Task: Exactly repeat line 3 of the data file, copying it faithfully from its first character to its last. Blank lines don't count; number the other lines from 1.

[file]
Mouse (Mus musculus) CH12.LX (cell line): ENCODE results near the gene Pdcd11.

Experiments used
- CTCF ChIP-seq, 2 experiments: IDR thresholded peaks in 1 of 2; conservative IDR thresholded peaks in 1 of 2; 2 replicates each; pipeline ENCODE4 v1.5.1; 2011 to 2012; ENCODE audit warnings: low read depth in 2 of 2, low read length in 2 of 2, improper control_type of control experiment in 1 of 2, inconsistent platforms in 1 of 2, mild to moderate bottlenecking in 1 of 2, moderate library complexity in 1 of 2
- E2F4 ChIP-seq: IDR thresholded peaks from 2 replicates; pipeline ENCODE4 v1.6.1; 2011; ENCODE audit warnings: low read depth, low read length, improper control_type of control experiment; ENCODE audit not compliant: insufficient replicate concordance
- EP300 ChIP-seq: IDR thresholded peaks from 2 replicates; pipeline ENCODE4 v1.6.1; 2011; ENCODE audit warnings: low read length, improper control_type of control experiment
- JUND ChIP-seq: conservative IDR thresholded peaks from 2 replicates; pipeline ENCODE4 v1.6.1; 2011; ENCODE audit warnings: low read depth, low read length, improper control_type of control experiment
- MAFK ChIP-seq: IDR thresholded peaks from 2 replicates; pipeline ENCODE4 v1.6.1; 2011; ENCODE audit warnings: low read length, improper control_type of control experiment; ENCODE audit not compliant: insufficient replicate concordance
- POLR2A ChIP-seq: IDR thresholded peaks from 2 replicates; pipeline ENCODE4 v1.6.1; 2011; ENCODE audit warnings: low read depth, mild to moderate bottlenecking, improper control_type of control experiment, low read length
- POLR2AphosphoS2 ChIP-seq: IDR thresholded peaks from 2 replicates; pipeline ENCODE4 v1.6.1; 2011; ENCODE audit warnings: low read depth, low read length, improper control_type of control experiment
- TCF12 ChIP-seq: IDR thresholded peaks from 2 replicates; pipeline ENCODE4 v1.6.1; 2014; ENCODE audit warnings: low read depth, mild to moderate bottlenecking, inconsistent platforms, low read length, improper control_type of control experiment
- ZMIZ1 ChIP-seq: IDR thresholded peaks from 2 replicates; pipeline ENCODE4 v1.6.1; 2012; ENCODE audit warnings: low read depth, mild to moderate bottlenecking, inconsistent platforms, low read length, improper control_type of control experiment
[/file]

- CTCF ChIP-seq, 2 experiments: IDR thresholded peaks in 1 of 2; conservative IDR thresholded peaks in 1 of 2; 2 replicates each; pipeline ENCODE4 v1.5.1; 2011 to 2012; ENCODE audit warnings: low read depth in 2 of 2, low read length in 2 of 2, improper control_type of control experiment in 1 of 2, inconsistent platforms in 1 of 2, mild to moderate bottlenecking in 1 of 2, moderate library complexity in 1 of 2